b Dalian Institute of Chemical Physics, Chinese Academy of Sciences, Dalian 116023, China
Hydrogen sulfide (H2S) is well known as a toxic gas with the characteristic smell of rotten eggs. However,recent investigations have demonstrated that H2S is the third most important gasotransmitter for regulating cardiovascular,neuronal,immune, endocrine,and gastrointestinal systems,along with nitric oxide and carbon monoxide . H2S is produced endogenously in mammalian systems from L-cysteine in reactions catalyzed mainly by two pyridoxal-5'-phosphate-dependent enzymes,cystathionine β-synthase (CBS) and cystathionine γ-lyase (CSE) . As a signal molecule,it modulates neuronal transmission ,relaxes smooth muscle ,regulates release of insulin  and is involved in inflammation . The endogenous levels of H2S are believed to be related to some diseases like Alzheimer’s disease ,Down’s syndrome ,diabetes  and liver cirrhosis . Inhibitors of H2S and H2S donors have shown potential for therapeutic exploitation of H2S  in animal disease models. Thus,visualization of the distribution and concentration of H2S in living systems would be very important and helpful to elucidate the biological roles of H2S.
Compared with reported methods such as colorimetric analysis, electrochemical analysis and gas chromatography,small molecule fluorescent probes offer higher sensitivity,real-time imaging,and higher spatiotemporal resolution,and have more potential to be a suitable tool. So far,a number of fluorescent probes for H2S have been reported based on specific chemical reactions by taking advantage of the reducing or nucleophilic properties of H2S [11- 20]. Most of these probes display high selectivity for H2S over other thiols such as cysteine due to the nature of reaction type recognition. However,in consideration of issues related specifically to application in biological tissues,more research is needed to improve the biocompatibility,absorption coefficient and fluorescent quantum yield,visible light excitation,photostability and signal-to-noise ratio (SNR) of H2S fluorescent probes.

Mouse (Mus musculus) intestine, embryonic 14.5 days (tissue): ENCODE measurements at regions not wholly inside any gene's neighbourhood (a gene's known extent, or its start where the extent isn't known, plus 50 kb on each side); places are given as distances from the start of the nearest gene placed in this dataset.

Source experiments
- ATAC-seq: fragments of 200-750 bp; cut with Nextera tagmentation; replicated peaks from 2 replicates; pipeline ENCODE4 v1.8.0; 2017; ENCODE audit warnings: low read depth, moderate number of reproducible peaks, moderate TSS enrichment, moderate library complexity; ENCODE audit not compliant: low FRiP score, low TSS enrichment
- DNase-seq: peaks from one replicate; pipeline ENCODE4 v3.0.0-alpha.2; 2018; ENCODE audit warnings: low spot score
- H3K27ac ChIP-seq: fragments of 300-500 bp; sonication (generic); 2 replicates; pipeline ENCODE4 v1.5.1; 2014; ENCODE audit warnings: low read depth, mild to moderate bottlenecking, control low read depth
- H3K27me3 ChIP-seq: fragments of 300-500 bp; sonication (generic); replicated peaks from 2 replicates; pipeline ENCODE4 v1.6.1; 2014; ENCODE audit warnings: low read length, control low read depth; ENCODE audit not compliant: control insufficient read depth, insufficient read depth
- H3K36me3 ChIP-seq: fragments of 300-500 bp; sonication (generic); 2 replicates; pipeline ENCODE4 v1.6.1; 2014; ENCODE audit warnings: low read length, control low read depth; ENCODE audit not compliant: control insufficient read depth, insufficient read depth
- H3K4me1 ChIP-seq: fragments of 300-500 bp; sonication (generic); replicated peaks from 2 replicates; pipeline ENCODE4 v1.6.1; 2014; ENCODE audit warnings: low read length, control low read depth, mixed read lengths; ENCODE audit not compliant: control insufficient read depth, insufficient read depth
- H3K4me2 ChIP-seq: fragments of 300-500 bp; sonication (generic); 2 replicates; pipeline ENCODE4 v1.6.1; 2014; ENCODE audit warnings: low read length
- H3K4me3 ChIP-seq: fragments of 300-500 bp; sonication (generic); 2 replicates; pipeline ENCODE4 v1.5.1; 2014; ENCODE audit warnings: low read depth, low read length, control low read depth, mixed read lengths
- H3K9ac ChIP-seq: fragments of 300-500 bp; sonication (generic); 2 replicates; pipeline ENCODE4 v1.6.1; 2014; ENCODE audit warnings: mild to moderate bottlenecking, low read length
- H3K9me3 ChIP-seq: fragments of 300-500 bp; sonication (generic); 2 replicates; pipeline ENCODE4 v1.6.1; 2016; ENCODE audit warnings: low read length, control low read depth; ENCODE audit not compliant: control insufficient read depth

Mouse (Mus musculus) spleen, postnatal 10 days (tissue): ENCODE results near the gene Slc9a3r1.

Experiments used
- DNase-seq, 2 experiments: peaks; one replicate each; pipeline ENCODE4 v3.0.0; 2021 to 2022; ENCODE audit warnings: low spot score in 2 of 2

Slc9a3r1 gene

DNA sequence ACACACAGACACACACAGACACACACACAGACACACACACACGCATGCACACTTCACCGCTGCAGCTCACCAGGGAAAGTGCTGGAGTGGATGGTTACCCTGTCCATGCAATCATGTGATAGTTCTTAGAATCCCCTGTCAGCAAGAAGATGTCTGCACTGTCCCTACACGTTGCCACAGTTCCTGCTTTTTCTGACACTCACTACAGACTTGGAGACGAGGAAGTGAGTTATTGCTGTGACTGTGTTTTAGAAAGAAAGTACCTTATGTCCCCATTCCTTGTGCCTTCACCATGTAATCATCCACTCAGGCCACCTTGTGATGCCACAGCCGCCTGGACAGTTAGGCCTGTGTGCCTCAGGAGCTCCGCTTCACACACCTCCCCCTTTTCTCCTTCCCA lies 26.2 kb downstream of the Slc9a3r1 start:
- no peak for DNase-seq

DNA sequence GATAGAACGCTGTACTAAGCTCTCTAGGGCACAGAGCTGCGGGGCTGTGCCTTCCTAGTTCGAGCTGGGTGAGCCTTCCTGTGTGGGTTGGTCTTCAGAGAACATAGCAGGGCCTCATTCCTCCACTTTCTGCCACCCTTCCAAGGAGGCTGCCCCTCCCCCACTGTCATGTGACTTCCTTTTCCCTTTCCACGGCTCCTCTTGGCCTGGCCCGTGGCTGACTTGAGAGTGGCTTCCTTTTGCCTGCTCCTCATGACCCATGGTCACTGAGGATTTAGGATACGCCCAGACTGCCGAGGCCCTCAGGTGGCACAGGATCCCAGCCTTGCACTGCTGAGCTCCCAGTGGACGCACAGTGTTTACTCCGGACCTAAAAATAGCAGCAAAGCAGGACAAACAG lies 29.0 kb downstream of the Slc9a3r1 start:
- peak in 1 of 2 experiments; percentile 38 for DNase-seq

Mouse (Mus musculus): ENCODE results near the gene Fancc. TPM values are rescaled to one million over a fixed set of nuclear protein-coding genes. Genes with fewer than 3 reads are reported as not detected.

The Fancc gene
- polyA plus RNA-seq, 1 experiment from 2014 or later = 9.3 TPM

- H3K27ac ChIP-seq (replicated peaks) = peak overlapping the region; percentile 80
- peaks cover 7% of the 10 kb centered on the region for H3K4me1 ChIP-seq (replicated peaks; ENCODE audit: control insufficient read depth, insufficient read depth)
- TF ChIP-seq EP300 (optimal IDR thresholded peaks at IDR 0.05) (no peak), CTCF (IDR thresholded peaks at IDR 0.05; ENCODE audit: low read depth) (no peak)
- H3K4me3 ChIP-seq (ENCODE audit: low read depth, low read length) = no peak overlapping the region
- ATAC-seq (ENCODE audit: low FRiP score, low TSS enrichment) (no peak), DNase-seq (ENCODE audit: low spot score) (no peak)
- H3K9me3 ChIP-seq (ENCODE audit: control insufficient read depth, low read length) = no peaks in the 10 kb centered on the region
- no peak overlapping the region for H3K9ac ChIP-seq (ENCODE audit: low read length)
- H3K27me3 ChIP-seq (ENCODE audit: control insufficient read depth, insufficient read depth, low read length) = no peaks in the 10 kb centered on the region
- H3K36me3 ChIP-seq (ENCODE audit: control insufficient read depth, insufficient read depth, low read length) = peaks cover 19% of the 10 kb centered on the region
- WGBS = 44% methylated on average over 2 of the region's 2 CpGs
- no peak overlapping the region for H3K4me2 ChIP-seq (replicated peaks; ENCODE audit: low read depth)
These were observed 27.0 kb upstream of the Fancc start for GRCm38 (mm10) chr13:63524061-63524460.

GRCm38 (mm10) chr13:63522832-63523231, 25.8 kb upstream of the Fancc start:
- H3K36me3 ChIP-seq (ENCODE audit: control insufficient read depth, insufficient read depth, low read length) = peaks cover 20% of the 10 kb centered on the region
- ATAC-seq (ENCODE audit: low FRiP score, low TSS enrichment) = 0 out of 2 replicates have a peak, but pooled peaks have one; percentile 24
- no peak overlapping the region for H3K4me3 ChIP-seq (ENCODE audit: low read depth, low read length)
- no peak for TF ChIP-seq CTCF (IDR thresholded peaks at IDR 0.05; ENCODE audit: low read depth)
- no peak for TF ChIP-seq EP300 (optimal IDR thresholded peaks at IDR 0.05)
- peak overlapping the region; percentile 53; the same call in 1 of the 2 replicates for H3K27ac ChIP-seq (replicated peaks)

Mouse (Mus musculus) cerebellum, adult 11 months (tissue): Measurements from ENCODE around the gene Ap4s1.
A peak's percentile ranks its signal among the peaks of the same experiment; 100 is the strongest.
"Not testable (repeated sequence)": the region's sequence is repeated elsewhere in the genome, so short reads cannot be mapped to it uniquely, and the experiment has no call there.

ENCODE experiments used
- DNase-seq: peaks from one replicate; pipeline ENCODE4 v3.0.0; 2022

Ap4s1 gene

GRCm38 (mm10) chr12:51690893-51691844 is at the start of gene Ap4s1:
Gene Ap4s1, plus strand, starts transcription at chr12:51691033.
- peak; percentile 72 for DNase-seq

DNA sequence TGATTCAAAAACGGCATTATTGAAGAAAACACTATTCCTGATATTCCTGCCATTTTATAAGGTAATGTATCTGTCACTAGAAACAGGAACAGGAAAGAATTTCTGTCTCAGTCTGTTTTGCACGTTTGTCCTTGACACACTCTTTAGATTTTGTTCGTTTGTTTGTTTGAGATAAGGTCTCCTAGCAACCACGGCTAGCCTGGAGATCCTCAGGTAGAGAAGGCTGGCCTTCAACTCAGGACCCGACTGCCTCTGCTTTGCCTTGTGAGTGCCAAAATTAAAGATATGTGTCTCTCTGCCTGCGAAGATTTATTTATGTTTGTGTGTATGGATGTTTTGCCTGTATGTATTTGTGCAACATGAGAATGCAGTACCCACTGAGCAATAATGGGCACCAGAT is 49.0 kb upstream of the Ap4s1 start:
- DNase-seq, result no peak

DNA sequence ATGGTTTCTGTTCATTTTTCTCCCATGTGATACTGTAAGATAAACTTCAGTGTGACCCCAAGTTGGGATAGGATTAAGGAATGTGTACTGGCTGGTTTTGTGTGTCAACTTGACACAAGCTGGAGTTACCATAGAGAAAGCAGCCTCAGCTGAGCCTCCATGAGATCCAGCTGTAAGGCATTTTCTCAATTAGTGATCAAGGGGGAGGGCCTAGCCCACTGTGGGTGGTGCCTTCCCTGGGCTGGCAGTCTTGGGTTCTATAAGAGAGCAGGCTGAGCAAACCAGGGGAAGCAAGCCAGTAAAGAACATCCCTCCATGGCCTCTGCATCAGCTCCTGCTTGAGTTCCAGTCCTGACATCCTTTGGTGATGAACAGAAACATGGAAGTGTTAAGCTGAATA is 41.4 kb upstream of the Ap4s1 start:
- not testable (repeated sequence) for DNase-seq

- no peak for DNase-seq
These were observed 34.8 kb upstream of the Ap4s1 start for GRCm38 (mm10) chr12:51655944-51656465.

Fluorescein and its derivatives have been the most widely used class of organic dyes by biologists and chemists as safe fluorophores to design fluorescent probes,labels and immunological probes,for their excellent photophysical properties,such as high absorption coefficient,excellent fluorescent quantum yield and great photostability [21, 22]. For example,folate conjugated to fluorescein iso-thiocyanate for targeting FR-α was reported as the first in-human use of intra-operative tumor-specific fluorescence imaging for real-time surgical visualization of tumor tissue in patients with suspected ovarian cancer . Spirolactone derivatives are nonfluorescent and colorless,whereas ring-opening of the corresponding lactone gives rise to strong fluorescence and a green color . Because of the high SNR turn-on response,taking advantages of the spiroring-opening mechanism,a large number of fluorescent probes have been developed for metal ions,anions and small molecules in recent years [21, 22, 25]. Unfortunately,only a very few fluorescein-derived fluorescent probes have been designed on the basis of the spiroring-opening mechanism to image H2S in living cells [26, 27, 28, 29].
In this paper,we report a fluorescent probe 1 for detection of H2S in aqueous solution and living cells (Scheme 1). The two hydroxyl groups of fluorescein were protected by dinitrophenyl ether,which acted as the H2S reactive site [30, 31]. The synthesis of 1 is quite straightforward and started from the cheap commercially available material fluorescein. The probe 1 was obtained in one step in high yield and characterized by 1H NMR,13C NMR and HRMS. The experimental details are given in supporting materials.2. Experimental